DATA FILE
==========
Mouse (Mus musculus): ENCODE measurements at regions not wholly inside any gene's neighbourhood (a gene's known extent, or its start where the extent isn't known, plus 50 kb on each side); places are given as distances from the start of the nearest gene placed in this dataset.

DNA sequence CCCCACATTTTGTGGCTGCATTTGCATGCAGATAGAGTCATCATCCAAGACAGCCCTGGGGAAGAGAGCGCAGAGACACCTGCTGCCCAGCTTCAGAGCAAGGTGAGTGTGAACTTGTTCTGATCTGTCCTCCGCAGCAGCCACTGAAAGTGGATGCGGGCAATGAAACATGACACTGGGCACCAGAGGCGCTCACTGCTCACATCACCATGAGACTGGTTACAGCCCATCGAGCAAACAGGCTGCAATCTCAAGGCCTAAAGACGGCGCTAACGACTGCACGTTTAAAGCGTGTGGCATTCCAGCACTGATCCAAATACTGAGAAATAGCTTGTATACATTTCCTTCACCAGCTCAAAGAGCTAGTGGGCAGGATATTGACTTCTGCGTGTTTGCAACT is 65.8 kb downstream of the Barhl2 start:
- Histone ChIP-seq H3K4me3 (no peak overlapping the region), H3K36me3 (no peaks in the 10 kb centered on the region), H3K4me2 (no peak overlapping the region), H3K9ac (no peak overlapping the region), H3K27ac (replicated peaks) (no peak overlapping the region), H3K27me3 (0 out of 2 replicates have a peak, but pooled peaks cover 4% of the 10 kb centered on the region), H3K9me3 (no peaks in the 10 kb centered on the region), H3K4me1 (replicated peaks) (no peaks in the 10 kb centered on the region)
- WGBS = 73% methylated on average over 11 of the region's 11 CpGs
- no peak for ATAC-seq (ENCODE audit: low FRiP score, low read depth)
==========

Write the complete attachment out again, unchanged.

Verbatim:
Mouse (Mus musculus): ENCODE measurements at regions not wholly inside any gene's neighbourhood (a gene's known extent, or its start where the extent isn't known, plus 50 kb on each side); places are given as distances from the start of the nearest gene placed in this dataset.

DNA sequence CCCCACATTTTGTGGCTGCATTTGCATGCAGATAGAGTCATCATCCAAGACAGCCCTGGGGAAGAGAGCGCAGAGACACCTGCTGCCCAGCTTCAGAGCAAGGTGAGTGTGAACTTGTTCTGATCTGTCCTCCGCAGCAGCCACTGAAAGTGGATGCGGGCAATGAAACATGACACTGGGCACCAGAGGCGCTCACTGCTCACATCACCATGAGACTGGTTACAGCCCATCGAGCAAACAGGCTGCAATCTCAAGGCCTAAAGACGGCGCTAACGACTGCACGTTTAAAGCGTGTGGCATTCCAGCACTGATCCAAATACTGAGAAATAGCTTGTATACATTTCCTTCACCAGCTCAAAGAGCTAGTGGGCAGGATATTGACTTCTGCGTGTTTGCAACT is 65.8 kb downstream of the Barhl2 start:
- Histone ChIP-seq H3K4me3 (no peak overlapping the region), H3K36me3 (no peaks in the 10 kb centered on the region), H3K4me2 (no peak overlapping the region), H3K9ac (no peak overlapping the region), H3K27ac (replicated peaks) (no peak overlapping the region), H3K27me3 (0 out of 2 replicates have a peak, but pooled peaks cover 4% of the 10 kb centered on the region), H3K9me3 (no peaks in the 10 kb centered on the region), H3K4me1 (replicated peaks) (no peaks in the 10 kb centered on the region)
- WGBS = 73% methylated on average over 11 of the region's 11 CpGs
- no peak for ATAC-seq (ENCODE audit: low FRiP score, low read depth)